- Check that this particular construction has all of my favorite properties. And, if it doesn't, that it is equivalent through some zig-zag of Quillen equivalences to some other construction which does.
- In verifying (3), one must re-verify (1) and (2) for these new properties.

For and example of (4): the Dold-Kan functor is not lax *symmetric* monoidal, but we would still like to know that a cdga gets mapped to an $\mathbb{E}_{\infty}$-algebra. (And, more generally, that a chain complex with an $\mathbb{E}_{\infty}$-structure gets mapped to an $\mathbb{E}_{\infty}$-ring). It is not really clear how to immediately deduce that with the set-up you give... and, if you did write down some explicit $\mathbb{E}_{\infty}$-algebra structure, you would then need to verify that everyone else that writes down an $\mathbb{E}_{\infty}$-algebra structure on some EM-functor equivalent to yours actually produced an equivalent gadget... and so on and so forth forever.

This becomes a very large enterprise. People writing down $n$-different explicit constructions in $n$-different model categories, comparing them, then realizing there is more structure on those constructions, and comparing those, etc. etc.

In the land of $\infty$-categories, you have to work harder to setup the theory but you **prove stronger theorems**. The functor $D(\mathbb{Z})_{\ge 0} \to \mathsf{Sp}$ producing Eilenberg-MacLane objects can be produced directly from universal properties of the left and right hand side as *symmetric monoidal $\infty$-categories*. It is then *automatically* characterized up to a contractible space of choices by various conditions, which provides automatic natural zig-zags of weak equivalences between whatever constructions you make with model categories that satisfy some list of conditions. Moreover, it *automatically* produces souped-up functors from algebras over *any* operad in $D(\mathbb{Z})_{\ge 0}$ to algebras over that same operad in $\mathsf{Sp}$. Finally, no computational strength is lost: all of your favorite spectral sequences and filtrations etc. arise from the fact that this functor preserves (homotopy) colimits and is easy to compute on free things.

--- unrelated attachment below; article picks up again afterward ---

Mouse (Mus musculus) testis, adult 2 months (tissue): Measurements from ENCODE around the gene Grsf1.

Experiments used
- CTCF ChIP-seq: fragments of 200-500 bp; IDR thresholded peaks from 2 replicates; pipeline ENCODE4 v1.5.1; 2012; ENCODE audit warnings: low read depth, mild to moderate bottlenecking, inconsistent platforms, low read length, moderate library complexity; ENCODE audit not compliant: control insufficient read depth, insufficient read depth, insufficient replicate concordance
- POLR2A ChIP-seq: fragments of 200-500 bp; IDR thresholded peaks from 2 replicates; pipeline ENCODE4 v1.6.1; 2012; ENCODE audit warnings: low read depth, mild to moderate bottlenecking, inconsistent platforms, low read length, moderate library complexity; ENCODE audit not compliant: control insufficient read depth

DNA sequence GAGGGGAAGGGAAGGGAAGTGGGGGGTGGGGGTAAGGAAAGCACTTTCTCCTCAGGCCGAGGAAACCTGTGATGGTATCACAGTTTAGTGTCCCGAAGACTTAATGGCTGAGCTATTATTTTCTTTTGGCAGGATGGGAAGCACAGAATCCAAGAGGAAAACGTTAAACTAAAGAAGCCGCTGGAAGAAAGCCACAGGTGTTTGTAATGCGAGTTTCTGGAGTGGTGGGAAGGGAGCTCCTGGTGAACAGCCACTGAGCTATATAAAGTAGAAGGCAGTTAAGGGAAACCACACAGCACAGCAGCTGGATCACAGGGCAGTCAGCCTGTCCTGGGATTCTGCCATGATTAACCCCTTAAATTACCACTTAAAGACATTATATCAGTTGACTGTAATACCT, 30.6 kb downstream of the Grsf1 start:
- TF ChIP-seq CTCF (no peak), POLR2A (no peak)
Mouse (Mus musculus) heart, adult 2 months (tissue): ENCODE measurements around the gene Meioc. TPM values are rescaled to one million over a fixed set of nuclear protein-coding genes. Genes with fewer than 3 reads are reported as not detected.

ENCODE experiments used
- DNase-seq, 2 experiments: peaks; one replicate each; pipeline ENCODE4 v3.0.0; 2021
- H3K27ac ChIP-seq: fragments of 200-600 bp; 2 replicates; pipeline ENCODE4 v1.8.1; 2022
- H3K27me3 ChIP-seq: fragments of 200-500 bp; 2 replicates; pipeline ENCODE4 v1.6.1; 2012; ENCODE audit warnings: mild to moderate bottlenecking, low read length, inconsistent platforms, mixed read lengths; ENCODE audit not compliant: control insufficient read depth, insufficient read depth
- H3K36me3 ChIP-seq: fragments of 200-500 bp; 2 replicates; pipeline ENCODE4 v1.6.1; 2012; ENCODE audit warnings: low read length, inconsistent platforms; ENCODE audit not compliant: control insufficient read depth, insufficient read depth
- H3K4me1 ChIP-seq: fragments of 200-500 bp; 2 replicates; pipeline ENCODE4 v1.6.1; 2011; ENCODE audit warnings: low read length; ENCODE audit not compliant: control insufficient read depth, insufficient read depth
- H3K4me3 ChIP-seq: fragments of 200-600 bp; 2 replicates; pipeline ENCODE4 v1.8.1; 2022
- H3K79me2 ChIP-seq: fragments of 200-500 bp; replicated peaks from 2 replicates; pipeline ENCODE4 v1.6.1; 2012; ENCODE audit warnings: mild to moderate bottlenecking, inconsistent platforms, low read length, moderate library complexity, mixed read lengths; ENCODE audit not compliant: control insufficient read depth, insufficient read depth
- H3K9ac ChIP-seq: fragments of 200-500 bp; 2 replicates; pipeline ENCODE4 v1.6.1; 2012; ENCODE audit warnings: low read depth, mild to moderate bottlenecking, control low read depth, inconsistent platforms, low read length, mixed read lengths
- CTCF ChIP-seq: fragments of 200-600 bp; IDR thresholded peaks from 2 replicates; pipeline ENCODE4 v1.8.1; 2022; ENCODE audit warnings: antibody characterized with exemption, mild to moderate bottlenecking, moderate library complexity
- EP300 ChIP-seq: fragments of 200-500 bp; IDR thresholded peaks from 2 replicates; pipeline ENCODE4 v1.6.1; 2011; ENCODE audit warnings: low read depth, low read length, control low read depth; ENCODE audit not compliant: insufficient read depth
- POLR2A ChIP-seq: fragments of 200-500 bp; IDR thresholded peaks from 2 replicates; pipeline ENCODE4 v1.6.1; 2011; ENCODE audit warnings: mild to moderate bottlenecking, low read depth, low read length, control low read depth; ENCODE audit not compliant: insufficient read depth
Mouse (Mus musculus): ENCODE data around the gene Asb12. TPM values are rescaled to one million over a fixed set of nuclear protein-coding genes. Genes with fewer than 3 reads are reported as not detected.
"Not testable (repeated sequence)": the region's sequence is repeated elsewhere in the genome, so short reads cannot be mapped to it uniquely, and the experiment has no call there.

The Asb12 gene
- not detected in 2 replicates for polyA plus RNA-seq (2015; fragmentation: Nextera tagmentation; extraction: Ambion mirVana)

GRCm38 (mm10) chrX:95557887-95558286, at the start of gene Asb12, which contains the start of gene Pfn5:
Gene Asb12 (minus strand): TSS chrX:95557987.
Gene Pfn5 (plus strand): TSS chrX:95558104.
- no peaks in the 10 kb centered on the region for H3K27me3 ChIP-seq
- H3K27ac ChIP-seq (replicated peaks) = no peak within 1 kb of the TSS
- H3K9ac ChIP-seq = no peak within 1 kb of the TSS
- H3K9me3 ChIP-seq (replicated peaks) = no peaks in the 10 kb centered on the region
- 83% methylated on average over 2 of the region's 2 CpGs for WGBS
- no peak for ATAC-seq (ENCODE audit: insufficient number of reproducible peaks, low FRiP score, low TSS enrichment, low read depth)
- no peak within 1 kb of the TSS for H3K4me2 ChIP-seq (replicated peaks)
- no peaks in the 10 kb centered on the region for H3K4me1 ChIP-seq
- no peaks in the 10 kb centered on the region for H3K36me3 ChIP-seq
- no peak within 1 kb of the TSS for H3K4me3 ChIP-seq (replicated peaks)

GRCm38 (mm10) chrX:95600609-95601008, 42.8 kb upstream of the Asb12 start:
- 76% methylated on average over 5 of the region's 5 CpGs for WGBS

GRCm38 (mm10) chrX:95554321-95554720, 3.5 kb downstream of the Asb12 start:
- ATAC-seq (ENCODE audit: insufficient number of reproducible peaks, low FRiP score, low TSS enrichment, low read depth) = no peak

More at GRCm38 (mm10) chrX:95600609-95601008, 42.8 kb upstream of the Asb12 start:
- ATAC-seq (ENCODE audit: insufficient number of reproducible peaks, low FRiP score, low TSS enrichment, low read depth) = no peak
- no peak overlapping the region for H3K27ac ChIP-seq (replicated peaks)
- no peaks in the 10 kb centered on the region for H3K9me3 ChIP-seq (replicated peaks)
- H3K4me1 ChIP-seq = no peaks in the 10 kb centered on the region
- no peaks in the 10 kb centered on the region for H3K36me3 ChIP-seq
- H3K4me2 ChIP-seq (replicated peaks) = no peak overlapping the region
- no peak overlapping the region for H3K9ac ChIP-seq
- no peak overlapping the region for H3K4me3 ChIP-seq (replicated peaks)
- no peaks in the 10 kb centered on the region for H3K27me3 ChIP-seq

Let me point out, also, that even *having* a characterization of this functor via universal properties helps you to check stuff like (4) above. It turns out that the space of ways to promote the plain-old EM-functor to an ($\infty$-)symmetric monoidal functor is contractible. So if some model category theorist goes and promotes their EM-functor to a lax symmetric monoidal one in two different ways, then they automatically know they agree up to some natural zig-zag of weak equivalences.

All of the above was about a specific example, but it is part of a larger point.

- The $\infty$-categorical setup allows us to characterize highly structured objects/categories/functors via universal properties and produce them via general existence results. You usually can't even
*state* those universal properties with model categories.
- Computations with objects/categories/functors immediately follow from the characterization because eventually whatever you're doing is probably a bar construction and then, voila, you have a spectral sequence.
- It is often possible to promote constructions like this to even more highly structures constructions with minimal extra work.
- Comparison with any other specific construction, be they model categorical or $\infty$-categorical, is immediate from the universal characterization. Moreover, just the existence of a universal characterization of
*promoted* versions of a construction produces non-obvious comparison results for constructions with model categories.

needandwant. People can prove theorems with whatever tools they like the most!) $\endgroup$ – Dylan Wilson Feb 9 '19 at 18:20